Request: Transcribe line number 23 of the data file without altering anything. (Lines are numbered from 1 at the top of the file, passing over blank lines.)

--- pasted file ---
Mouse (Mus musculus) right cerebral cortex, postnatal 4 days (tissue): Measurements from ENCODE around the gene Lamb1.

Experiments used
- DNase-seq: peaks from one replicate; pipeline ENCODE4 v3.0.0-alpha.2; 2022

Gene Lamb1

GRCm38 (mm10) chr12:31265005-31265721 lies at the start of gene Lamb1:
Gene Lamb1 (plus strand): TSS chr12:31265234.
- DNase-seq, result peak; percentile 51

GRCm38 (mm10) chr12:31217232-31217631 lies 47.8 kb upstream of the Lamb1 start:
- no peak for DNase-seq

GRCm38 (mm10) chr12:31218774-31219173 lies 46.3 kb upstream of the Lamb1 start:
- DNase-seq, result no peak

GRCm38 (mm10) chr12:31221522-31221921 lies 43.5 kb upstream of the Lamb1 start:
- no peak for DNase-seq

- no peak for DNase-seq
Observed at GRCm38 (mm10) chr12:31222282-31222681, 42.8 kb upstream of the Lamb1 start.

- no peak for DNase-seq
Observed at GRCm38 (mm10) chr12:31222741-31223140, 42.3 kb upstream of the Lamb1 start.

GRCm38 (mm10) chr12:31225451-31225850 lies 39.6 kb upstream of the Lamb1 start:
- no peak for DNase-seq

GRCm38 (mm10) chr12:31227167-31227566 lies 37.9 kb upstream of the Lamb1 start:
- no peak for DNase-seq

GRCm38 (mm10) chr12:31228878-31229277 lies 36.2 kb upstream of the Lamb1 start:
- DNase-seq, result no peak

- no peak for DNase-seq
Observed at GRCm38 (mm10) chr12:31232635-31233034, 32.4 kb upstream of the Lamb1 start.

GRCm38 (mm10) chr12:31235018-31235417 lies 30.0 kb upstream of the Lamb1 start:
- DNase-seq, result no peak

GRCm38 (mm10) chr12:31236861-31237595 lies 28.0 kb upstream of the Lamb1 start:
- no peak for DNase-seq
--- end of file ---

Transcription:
- DNase-seq, result no peak